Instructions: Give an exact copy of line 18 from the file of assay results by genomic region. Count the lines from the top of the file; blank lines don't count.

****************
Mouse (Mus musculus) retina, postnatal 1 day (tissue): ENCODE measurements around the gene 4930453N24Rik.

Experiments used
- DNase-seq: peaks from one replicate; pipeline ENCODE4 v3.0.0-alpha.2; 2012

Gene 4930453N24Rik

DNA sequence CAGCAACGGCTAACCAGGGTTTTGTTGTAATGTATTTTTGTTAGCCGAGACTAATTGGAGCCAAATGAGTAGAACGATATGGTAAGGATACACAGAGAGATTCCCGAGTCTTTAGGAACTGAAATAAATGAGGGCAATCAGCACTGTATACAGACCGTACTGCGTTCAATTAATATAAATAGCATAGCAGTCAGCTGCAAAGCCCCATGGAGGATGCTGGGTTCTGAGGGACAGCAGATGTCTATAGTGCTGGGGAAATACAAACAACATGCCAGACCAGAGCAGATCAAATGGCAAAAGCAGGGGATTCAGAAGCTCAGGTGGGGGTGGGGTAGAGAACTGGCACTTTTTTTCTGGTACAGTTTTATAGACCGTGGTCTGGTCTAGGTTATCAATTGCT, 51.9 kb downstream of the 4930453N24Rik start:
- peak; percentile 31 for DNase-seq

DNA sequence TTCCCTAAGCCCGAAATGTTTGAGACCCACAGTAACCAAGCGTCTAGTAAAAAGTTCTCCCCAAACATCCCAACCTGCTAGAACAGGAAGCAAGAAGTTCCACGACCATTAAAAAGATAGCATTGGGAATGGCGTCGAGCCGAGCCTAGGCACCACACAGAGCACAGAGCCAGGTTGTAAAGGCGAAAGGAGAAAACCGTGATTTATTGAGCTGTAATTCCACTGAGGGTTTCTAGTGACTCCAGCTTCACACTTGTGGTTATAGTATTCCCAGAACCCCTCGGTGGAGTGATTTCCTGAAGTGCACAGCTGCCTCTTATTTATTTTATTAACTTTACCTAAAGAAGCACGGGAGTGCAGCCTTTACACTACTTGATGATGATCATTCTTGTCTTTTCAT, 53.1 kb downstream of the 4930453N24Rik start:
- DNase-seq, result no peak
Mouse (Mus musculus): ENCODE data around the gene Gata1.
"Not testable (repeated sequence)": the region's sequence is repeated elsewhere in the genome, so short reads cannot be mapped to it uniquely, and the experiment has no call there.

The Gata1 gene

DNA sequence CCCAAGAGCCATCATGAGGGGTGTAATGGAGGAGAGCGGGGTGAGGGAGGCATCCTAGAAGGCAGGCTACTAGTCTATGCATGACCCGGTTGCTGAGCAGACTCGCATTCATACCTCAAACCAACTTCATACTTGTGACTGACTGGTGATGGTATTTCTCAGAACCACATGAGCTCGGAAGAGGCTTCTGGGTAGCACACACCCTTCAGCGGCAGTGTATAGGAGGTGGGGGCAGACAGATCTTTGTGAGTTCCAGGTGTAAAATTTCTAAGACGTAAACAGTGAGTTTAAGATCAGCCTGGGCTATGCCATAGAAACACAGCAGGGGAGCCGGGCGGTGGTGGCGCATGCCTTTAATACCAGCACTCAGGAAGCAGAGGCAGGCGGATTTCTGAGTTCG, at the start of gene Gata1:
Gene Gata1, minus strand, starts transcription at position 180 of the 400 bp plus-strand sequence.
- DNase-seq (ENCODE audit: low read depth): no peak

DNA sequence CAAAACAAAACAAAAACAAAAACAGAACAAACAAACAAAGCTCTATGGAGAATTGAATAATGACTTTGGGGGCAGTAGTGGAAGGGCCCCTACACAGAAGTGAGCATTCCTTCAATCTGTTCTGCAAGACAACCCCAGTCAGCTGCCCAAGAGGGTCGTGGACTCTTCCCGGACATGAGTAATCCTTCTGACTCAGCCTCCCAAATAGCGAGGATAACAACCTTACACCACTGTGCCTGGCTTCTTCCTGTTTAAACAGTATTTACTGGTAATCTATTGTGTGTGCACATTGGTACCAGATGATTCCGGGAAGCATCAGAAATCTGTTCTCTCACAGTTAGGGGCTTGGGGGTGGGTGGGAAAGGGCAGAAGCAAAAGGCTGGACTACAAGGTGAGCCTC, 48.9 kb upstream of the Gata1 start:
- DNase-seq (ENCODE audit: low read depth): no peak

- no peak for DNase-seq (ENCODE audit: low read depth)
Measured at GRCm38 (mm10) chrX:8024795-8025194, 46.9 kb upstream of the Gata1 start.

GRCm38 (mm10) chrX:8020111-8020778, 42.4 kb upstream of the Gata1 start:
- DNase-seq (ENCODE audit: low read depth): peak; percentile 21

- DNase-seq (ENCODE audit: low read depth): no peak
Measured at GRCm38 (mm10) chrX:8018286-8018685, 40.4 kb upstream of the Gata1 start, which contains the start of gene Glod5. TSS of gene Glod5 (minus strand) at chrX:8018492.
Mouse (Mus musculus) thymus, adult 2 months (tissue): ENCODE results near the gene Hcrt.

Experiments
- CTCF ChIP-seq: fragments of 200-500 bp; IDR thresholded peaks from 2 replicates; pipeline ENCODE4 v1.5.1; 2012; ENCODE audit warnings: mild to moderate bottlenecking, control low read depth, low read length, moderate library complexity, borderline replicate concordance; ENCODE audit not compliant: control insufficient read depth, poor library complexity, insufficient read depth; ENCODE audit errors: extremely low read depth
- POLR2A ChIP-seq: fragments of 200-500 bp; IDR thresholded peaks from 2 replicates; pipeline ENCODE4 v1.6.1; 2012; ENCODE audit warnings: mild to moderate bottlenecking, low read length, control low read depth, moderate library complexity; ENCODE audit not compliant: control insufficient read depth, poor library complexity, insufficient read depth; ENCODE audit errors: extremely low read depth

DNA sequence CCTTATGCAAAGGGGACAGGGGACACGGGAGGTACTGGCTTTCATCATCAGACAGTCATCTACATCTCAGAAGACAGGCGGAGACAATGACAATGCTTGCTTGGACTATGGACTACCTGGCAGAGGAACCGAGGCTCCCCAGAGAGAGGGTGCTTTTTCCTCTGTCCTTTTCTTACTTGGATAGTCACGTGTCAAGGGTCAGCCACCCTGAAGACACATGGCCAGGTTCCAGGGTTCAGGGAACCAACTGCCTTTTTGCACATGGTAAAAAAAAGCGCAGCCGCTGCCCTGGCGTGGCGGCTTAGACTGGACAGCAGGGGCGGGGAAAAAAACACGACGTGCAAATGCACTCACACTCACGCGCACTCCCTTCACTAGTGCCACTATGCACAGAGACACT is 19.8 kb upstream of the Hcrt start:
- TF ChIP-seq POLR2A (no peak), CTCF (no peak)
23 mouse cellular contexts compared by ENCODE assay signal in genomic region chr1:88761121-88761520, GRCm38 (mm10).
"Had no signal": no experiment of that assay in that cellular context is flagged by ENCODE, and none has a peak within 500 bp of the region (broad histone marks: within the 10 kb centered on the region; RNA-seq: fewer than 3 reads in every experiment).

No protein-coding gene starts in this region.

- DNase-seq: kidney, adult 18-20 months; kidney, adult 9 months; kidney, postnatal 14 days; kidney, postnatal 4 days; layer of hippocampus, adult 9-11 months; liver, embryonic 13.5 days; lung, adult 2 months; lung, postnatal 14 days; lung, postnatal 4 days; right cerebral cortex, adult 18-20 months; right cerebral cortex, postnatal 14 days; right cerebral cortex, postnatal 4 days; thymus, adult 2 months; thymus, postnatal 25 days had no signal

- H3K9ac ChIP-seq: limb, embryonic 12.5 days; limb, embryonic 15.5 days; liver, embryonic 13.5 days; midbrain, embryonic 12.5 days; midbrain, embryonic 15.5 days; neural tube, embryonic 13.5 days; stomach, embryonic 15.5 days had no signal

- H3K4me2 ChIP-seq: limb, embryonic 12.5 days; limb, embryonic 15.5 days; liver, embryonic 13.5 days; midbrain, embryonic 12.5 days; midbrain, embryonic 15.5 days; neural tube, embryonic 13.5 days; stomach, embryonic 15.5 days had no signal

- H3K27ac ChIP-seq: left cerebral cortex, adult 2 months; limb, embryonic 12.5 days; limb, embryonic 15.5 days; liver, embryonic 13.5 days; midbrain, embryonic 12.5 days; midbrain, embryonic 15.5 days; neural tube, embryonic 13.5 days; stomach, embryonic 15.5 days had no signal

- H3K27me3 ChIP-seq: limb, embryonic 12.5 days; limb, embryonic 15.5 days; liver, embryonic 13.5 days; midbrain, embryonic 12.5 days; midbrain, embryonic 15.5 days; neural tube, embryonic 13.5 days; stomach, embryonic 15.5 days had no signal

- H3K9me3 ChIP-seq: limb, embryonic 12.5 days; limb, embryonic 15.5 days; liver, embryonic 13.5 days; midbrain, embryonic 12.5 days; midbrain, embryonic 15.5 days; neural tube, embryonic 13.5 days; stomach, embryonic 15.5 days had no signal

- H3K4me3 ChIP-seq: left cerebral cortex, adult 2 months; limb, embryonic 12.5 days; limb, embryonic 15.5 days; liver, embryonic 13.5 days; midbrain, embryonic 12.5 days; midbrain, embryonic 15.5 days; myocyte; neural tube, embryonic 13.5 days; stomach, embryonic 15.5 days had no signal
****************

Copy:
Measured at GRCm38 (mm10) chrX:8024795-8025194, 46.9 kb upstream of the Gata1 start.